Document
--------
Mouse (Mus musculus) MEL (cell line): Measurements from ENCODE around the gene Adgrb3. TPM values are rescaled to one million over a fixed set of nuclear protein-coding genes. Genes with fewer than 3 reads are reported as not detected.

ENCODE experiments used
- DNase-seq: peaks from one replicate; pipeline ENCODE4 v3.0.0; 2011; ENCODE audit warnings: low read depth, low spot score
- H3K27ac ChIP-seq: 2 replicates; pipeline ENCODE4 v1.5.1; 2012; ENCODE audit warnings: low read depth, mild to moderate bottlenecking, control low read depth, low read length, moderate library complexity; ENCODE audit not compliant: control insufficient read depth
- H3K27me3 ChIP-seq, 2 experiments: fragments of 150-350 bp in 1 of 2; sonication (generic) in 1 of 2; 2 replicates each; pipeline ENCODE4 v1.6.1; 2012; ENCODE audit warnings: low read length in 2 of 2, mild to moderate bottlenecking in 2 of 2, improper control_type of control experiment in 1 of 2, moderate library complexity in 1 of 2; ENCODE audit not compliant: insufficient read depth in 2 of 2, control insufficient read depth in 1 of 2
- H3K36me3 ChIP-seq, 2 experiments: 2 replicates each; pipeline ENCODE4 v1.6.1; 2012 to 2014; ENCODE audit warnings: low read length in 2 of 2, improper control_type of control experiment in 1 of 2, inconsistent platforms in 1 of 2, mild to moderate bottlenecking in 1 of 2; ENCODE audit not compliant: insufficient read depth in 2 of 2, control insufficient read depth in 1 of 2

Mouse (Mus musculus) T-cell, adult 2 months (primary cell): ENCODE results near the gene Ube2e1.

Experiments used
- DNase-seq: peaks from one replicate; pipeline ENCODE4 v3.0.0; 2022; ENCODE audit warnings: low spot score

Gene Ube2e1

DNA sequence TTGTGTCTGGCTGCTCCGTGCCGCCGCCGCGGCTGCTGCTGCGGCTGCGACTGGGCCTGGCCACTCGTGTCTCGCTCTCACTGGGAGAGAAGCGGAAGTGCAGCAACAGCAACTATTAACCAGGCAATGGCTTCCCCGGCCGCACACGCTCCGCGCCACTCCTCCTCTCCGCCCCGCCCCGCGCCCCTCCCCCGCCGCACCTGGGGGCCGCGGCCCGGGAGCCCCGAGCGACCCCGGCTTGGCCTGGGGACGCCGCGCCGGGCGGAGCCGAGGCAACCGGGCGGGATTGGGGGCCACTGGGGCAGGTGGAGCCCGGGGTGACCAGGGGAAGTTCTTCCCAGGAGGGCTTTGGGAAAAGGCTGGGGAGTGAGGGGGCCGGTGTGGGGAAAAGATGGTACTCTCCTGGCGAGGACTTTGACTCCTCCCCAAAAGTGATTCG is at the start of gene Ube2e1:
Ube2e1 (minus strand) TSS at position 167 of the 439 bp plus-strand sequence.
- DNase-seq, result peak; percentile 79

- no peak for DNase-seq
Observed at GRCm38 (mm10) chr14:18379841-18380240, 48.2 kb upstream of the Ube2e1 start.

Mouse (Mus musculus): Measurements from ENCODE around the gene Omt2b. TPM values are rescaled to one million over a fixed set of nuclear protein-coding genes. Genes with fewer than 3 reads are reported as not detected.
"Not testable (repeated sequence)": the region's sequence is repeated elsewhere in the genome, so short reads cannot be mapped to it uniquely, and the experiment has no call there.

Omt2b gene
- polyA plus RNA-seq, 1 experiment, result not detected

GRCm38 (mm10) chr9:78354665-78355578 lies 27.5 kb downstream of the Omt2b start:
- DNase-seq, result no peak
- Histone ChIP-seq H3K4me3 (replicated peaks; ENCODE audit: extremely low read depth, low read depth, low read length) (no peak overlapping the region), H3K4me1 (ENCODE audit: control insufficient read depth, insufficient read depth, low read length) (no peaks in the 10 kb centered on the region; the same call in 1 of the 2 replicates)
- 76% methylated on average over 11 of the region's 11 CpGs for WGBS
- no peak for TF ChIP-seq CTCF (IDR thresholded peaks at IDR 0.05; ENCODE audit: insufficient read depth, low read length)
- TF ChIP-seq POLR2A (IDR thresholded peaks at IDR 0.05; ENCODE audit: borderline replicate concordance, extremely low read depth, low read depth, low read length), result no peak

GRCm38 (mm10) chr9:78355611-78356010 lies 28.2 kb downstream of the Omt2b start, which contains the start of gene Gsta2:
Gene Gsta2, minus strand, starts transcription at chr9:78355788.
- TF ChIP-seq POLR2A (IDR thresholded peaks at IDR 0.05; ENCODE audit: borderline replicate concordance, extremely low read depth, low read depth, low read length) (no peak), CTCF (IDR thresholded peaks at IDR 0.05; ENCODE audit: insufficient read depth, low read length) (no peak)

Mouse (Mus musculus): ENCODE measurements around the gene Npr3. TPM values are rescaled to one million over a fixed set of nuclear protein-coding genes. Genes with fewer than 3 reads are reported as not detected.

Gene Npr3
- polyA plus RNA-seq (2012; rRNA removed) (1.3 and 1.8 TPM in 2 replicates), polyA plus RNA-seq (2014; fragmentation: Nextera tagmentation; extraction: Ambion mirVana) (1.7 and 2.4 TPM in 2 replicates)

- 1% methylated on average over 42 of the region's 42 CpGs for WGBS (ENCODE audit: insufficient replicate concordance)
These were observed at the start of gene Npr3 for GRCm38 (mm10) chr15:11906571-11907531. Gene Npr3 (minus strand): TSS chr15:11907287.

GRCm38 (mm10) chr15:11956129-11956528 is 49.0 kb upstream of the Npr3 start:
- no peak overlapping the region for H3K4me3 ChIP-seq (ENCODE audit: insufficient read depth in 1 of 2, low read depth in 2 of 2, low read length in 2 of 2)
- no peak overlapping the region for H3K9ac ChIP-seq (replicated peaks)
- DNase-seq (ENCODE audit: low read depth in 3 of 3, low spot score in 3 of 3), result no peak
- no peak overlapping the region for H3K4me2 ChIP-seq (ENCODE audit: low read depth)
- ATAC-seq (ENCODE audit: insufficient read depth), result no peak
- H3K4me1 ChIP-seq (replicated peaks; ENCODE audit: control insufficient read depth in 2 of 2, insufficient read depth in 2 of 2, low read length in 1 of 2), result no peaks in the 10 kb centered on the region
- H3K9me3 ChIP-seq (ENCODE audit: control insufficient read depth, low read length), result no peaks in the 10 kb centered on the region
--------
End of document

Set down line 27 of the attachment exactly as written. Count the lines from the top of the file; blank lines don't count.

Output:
Gene Gsta2, minus strand, starts transcription at chr9:78355788.